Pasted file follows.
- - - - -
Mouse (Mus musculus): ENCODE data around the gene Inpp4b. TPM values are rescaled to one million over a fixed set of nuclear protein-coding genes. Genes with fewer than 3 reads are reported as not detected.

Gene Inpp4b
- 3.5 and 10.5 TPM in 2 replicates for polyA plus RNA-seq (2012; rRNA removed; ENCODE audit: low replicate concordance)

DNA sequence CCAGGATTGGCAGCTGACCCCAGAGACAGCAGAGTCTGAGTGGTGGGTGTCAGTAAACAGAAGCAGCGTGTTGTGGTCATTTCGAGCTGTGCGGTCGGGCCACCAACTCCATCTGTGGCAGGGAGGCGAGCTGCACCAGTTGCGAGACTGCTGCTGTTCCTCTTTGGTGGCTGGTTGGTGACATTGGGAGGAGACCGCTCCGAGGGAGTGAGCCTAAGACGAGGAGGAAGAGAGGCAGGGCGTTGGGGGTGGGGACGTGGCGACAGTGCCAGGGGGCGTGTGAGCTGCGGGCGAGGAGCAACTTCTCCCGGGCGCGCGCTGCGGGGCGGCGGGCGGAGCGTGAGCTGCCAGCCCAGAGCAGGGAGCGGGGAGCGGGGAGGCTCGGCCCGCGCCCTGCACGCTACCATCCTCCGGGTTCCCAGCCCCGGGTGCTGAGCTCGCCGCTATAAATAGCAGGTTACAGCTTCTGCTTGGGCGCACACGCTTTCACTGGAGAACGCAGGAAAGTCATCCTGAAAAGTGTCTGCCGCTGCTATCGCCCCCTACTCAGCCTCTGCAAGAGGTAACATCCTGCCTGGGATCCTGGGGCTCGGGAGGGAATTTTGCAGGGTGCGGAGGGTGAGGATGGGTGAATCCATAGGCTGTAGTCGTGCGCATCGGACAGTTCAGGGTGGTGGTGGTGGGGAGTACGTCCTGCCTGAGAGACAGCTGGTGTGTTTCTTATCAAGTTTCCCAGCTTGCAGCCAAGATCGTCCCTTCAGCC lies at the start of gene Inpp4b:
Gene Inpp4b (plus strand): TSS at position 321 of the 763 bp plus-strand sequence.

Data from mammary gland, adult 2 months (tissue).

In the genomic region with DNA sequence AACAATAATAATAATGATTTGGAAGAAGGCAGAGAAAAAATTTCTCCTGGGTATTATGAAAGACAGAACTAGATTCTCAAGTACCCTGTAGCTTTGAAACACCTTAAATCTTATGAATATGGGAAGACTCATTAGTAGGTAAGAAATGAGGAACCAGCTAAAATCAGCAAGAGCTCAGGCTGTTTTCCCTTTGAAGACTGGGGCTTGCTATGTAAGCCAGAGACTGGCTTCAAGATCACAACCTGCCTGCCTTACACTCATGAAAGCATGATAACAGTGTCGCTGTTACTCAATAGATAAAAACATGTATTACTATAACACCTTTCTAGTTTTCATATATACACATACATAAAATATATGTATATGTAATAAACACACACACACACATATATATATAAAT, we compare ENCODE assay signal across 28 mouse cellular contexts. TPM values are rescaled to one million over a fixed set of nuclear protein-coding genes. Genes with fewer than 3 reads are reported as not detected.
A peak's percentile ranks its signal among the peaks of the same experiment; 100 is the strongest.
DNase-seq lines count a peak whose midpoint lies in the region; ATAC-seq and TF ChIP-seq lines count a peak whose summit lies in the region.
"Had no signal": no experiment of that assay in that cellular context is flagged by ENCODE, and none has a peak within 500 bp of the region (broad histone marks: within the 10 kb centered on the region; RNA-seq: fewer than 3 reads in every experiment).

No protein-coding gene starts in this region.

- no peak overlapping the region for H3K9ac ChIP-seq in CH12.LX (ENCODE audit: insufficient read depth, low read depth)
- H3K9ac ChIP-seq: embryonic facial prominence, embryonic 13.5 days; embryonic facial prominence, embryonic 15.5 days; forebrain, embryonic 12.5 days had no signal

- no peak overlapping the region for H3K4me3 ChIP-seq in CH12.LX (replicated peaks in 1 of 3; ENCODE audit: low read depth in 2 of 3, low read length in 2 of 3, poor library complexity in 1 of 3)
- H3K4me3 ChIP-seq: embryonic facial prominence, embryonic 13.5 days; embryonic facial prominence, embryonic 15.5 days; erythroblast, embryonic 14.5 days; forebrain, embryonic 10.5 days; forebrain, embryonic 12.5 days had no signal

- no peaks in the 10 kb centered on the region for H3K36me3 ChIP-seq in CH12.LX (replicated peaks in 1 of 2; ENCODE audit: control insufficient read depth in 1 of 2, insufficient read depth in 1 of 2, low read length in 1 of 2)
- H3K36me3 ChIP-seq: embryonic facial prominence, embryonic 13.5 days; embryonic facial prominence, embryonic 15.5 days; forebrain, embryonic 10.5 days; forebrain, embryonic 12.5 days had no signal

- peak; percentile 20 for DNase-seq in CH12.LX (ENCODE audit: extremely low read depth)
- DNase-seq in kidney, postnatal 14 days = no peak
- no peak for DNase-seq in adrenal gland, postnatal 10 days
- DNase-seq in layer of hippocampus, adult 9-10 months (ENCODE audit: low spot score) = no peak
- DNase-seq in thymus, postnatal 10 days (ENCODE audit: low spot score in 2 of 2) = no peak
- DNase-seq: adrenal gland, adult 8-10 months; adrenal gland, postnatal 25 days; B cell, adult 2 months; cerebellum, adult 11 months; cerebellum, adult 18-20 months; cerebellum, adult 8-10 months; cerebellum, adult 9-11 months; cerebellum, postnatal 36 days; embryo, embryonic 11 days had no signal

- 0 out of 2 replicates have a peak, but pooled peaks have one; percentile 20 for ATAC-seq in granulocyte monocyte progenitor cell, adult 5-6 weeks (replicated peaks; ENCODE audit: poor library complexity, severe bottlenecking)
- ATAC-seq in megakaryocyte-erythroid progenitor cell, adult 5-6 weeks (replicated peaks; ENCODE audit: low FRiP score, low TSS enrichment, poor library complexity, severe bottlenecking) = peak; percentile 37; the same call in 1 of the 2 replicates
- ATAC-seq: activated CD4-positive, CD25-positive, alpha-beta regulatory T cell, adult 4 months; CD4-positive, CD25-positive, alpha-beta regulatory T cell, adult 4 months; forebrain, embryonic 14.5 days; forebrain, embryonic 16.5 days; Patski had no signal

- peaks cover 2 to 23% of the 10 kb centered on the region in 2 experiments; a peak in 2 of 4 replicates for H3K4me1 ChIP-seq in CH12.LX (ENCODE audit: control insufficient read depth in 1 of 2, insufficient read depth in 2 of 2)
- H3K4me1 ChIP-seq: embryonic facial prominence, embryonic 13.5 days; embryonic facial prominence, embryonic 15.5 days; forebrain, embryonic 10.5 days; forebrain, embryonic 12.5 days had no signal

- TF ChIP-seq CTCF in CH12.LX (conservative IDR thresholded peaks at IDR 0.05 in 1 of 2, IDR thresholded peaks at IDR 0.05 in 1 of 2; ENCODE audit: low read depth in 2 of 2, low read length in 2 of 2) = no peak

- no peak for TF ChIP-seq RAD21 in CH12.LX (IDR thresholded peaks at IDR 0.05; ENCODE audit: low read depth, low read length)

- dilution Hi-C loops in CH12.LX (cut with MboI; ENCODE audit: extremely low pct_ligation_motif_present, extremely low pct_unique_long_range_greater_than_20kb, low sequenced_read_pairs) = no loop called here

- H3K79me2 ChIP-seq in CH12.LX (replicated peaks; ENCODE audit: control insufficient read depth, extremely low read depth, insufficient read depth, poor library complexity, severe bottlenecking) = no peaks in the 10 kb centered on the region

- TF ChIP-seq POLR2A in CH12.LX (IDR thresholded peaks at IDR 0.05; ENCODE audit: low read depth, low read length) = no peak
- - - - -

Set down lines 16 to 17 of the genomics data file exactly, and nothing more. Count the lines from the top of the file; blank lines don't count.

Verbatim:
- no peaks in the 10 kb centered on the region for H3K36me3 ChIP-seq in CH12.LX (replicated peaks in 1 of 2; ENCODE audit: control insufficient read depth in 1 of 2, insufficient read depth in 1 of 2, low read length in 1 of 2)
- H3K36me3 ChIP-seq: embryonic facial prominence, embryonic 13.5 days; embryonic facial prominence, embryonic 15.5 days; forebrain, embryonic 10.5 days; forebrain, embryonic 12.5 days had no signal